About Books of Hours
Books of Hours such as the McVitty Hours are prayer books made for use by the laity containing specific prayers to be read throughout the course of the owner’s day. They were incredibly popular in the Middle Ages with members of society who could afford them and were luxury objects, with the texts of the manuscripts themselves typically augmented by fine illustrations and marginal decorations.
While manuscripts vary, a Book of Hours usually contains a calendar, key lessons from each of the four Gospels, the Hours of the Virgin, the Hours of the Cross, and the Hours of the Holy Spirit, as well as Penitential Psalms, the Office of the Dead, and varying accessory texts. The hours themselves were cycles of prayers made up of eight hours: Matins and Lauds at daybreak, followed by Prime, Terce, Sext around midday, then None, Vespers, and Compline before retiring for the night. For each set of hours there were prayers to be read at these specified times. This created a day-to-day religious practice for the laity which in many ways mimicked the life of ordained monks and nuns, if in a less extreme fashion.
About the McVitty Hours
The McVitty Hours date back to late fifteenth-century France, and much of the book is original. The spine and the leather exterior were revitalized in the nineteenth century, but the parchment and the illustrations are all original. The McVitty Hours have changed hands many times, and the pages show pencil markings and other signs of wear from years past. Through use by multiple owners and through restoration, the McVitty Hours has been altered; pages have been trimmed, cutting off catchwords at the bottoms of pages. Additionally, there are missing pages that were concisely cut from the book in order to differentiate the gatherings from each other. Throughout the Book of Hours there are also missing borders and border lines and pages of prayer or text that are wholly unfinished.
The McVitty Hours contains the Calendar, Gospel readings, the Hours of the Holy Spirit, the Hours of the Cross, and the Hours of the Virgin. It also includes Special Prayers to the Virgin, Penitential Psalms, a variety of Accessory Texts, and the Office of the Dead. This organization of a book of hours is unusual in that the Hours of the Holy Spirit and the Hours of the Cross come before the Hours of the Virgin. It is possible that these two Hours were rebound at some point in their current location.
The manuscript is illuminated with twelve miniatures and an abundance of marginal images. Apart from the illustrations to the Hours of the Holy Spirit and Hours of the Cross, the miniatures occupy their customary places with the Book of Hours and helped the reader navigate the text of the prayer book. These miniatures consist of “John the Evangelist,” “Pentecost,” “Crucifixion,” “Annunciation,” “Visitation,” “Nativity,” “Annunciation to the Shepherds,” “Adoration of the Magi,” Presentation in the Temple,” “Flight into Egypt,” “David and Goliath,” and “Office of the Dead.” It, like many Books of Hours, was most likely made for a female patron -- this theory is supported by the inclusion of a female deathbed illustration in the Office of the Dead.
Most of the miniature illustrations were done by the same artist, given the similar facial constructions, rock formations, and geometric, gold-highlighted drapery; we have named this artist the “McVitty Master.” This artist seems to have been influenced by northern French artists such as the illustrator now known as the “Chief Associate of Maître François” (active in Paris ca. 1480-1501), one of the leading manuscript artists of the day, or the workshop of the Master of the Geneva Latini (active in Rouen, ca. 1450s to 1510). There is one miniature in the McVitty Hours that seems to have been created by a different artist. The “Crucifixion” is an obvious departure from the style of the other miniatures. The margins were likely not the work of the McVitty Master, and it is not clear where there was a single artist who worked on the margins, or a workshop of artists. Generally, marginal illustrations focus heavily on the theme of nature (flowers, fruits, animals) and do not obviously parallel the content of the miniature illustrations. There are many theories about what marginal illustrations in general symbolize if they symbolize anything. Certain scholars have theorized that some marginal illustrations, such as the hybrid creatures present in the Little Hours of Jeanne d'Evreux (Metropolitan Museum of Art, the Cloisters Collection, 54.1.2), are meant to control the owner’s behavior by instilling feelings such as fear of sin. Other manuscript scholars maintain that these illustrations do not carry symbolic meaning and are simply results of artists taking liberties while crafting the books ofhHours.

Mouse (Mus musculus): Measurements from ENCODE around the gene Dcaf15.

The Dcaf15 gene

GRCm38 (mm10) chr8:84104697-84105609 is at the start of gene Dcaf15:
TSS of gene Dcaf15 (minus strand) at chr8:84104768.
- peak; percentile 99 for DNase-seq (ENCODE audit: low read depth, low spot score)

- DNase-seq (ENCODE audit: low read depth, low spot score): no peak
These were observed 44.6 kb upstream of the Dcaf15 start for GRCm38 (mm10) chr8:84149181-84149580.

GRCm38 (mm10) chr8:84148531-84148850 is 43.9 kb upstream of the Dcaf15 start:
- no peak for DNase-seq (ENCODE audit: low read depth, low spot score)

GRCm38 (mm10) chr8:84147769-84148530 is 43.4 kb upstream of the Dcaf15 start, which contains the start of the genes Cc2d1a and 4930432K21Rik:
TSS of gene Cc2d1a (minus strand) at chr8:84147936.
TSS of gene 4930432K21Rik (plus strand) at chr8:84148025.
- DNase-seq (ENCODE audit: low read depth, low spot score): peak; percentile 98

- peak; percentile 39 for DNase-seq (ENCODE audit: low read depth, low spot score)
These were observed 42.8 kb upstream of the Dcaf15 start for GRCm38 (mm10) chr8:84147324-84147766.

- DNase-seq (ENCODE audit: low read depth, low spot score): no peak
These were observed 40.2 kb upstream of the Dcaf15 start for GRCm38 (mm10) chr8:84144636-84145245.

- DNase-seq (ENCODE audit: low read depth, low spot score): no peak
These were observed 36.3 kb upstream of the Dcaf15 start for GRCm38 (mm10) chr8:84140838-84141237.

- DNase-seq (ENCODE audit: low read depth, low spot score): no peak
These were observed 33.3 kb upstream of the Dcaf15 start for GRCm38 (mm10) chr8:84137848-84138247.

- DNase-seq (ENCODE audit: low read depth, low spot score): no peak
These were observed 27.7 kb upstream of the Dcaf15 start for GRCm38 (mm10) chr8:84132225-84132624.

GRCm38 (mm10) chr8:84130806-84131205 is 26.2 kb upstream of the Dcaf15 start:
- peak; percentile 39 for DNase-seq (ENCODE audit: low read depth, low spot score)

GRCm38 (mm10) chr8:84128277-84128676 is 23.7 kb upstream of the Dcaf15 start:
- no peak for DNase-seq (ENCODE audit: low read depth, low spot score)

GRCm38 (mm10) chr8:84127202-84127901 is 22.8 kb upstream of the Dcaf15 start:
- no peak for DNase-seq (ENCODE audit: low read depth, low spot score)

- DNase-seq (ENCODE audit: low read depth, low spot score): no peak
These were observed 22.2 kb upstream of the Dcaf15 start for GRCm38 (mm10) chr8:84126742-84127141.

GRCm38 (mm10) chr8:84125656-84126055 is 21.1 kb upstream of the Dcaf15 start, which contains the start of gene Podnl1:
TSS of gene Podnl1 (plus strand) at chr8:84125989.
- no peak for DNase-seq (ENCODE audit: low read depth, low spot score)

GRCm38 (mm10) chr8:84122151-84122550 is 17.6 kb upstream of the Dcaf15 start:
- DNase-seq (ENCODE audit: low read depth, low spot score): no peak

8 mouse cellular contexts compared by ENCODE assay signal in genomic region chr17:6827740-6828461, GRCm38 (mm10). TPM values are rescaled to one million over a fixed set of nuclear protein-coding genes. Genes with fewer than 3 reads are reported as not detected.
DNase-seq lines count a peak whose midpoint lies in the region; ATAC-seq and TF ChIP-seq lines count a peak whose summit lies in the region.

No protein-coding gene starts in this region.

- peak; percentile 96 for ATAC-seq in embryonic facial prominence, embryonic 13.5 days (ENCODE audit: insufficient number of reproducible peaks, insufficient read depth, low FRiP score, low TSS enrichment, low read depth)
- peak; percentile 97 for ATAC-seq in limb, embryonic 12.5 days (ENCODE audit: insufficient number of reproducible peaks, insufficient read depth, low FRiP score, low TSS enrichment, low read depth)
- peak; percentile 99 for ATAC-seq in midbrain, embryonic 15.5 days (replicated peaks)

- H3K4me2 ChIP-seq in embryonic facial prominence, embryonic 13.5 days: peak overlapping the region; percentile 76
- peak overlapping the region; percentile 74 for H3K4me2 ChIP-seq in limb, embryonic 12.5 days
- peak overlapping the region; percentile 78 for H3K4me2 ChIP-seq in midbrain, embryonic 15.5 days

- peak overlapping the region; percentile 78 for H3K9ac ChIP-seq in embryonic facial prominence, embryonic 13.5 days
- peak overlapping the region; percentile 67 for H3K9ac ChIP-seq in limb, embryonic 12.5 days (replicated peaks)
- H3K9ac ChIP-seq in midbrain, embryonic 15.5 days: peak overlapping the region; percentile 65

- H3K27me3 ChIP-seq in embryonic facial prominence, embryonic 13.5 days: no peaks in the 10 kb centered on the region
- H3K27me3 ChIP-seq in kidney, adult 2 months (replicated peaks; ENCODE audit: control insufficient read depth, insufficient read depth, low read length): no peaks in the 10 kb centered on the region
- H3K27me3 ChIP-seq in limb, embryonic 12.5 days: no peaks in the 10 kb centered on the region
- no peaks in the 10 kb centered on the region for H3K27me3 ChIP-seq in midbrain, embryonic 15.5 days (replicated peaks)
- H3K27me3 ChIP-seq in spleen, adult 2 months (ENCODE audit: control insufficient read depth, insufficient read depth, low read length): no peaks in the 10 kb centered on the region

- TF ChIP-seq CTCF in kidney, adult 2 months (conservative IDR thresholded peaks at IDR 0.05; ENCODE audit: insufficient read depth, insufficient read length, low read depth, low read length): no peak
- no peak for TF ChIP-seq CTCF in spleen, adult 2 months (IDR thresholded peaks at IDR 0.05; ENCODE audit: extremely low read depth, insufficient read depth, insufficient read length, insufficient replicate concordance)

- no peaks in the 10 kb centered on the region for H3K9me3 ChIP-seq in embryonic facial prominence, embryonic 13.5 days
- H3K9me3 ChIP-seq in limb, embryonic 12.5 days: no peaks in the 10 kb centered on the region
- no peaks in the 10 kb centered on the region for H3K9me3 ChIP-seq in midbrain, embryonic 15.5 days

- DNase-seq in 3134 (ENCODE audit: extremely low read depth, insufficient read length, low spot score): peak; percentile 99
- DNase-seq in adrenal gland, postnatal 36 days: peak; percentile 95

The McVitty Hours also shows instances of repair, with a small circle of paper adhered to the back of a miniature page (165 r). It is unclear when this repair was made, although there is reason to believe it was not long after it was originally manufactured, as it was most likely to cover up the dark blue ink from the miniature illustration bleeding through.
The McVitty Hours and Hollins University
This book of hours came into Hollins University’s possession in January 1943 when Samuel McVitty donated it along with many other manuscripts, leaves, and rare books, which became the McVitty Collection. McVitty’s wife, Lucy, was a member of the Board of Trustees at Hollins, and McVitty donated them only a year and a half after his wife’s death, due to her interest and participation in the university. The book is now housed in the Special Collections of the Wyndham-Robertson Library.
Introduction by Shelby Barbee, Rebecca Davis, Clara Souvignier